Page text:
Understand the IRS rules that allow realized capital losses to offset up to $3,000 in realized capital gains per calendar year
See an example of tax-loss harvesting in action
Learn how an automated tax-loss harvesting service can help investors be more tax efficient and potentially improve after-tax returns
Looking to pursue an optimal, tax-efficient portfolio balance? Consider tax-loss harvesting. It’s a process designed to take advantage of an IRS rule allowing realized losses to offset the realized gains in your taxable portfolio. This process may potentially lower your tax liability—on the condition that all the trades are closed out in the same calendar year.
Sound complex? Let’s break it down.
What Is Tax-Loss Harvesting? Here Are the Basics
As most investors know, the more positions you hold, and the longer you’ve been investing, the more likely you are to sustain a capital loss somewhere in your taxable portfolio. And at the same time, you might have realized taxable gains. But the IRS lets you match those gains and losses—up to $3,000 per calendar year—and potentially lower your tax bill.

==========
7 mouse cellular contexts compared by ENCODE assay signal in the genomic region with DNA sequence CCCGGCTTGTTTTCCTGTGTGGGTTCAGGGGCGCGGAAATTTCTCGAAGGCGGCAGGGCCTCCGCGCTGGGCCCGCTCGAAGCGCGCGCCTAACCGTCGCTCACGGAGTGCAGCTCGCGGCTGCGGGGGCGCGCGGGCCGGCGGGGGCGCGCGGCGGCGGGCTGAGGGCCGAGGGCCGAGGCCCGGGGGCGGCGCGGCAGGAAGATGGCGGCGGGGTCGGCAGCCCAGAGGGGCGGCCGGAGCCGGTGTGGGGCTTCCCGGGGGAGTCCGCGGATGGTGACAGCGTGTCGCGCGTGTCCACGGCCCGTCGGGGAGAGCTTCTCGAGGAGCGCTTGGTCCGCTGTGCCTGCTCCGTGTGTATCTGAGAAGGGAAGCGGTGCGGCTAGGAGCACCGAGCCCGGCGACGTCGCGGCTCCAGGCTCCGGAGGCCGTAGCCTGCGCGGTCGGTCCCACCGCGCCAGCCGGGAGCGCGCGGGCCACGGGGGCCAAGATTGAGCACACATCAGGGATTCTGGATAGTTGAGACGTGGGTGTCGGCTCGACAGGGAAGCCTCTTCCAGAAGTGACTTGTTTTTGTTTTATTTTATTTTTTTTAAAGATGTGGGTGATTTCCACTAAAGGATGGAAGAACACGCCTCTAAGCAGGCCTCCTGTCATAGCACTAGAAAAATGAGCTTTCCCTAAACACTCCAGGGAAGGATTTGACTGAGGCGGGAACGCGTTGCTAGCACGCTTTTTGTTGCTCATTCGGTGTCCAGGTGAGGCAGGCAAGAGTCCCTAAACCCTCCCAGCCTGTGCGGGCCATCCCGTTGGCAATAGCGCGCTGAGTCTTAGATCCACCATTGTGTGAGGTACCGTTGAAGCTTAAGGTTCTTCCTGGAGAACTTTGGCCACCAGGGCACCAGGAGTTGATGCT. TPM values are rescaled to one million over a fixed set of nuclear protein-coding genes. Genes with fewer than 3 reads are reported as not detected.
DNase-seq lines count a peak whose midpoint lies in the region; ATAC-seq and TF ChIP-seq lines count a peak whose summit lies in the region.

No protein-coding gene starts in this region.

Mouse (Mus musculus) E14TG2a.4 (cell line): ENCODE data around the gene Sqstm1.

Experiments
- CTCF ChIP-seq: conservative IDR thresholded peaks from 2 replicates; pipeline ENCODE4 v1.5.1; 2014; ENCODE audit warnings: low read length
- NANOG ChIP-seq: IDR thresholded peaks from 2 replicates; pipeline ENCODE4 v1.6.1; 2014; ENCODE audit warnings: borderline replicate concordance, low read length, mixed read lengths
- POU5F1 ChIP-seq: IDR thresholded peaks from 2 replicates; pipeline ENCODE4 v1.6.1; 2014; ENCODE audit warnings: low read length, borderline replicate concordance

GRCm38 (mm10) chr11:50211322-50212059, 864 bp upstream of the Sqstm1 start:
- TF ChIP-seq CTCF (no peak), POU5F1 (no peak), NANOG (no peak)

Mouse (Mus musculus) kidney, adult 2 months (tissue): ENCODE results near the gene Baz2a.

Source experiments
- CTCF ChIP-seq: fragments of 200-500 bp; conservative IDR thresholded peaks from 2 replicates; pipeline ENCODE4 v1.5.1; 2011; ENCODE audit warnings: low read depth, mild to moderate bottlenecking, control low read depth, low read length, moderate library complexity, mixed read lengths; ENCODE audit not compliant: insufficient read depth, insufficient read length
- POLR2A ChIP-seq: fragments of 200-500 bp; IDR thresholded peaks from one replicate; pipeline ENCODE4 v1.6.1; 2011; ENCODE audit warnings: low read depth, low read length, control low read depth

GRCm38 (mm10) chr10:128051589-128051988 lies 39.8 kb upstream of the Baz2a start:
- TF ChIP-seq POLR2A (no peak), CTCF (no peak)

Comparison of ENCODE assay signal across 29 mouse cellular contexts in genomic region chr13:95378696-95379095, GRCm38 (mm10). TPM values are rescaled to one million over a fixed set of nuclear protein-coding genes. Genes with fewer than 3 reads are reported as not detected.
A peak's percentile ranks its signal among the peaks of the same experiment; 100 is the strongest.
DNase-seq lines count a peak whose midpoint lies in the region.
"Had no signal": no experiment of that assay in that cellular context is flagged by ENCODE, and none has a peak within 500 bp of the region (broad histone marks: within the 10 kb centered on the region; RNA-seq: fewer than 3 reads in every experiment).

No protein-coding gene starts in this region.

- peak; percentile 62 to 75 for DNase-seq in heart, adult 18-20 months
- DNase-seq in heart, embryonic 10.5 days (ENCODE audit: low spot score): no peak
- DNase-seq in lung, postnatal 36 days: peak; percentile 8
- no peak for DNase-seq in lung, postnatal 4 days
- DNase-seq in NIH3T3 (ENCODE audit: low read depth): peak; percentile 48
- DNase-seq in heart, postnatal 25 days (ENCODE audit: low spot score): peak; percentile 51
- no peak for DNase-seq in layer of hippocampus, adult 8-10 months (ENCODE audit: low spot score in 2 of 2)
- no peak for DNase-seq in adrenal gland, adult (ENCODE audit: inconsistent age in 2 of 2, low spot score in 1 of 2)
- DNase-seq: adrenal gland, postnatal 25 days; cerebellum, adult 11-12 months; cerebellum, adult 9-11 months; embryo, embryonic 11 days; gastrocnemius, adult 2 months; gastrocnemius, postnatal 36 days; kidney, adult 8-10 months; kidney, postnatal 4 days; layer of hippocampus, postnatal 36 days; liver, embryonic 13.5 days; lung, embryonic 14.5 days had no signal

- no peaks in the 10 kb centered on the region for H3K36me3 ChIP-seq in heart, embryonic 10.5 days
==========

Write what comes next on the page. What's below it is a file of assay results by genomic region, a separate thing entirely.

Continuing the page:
At its core, tax-loss harvesting is the process of seeking out and culling losing positions to offset capital gains. This can be a manual process—as in the example below. But some investors choose to enroll in an automated tax-loss harvesting program (more on that in a bit).
To illustrate the tax-loss harvesting strategy in its most basic form, consider two investors, Investor Allen and Investor Bea.
- Purchases 1,000 shares of ABCD stock at $10/share on the first trading day of the year.Purchases 1,000 shares of XYZ stock at $10/share on the first trading day of the year.Sells ABCD for $11/share on the last trading day of the same year.Holds XYZ stock, which closes the year at $9/share.
In this scenario, Investor Allen has a $1,000 profit on his ABCD trade, which will be subject to capital gains tax.
- Purchases 1,000 shares of ABCD stock at $10/share on the first trading day of the year.Purchases 1,000 shares of XYZ stock at $10/share on the first trading day of the year.Sells ABCD for $11/share on the last trading day of the same year.Sells XYZ for $9/share on the last trading day of the same year.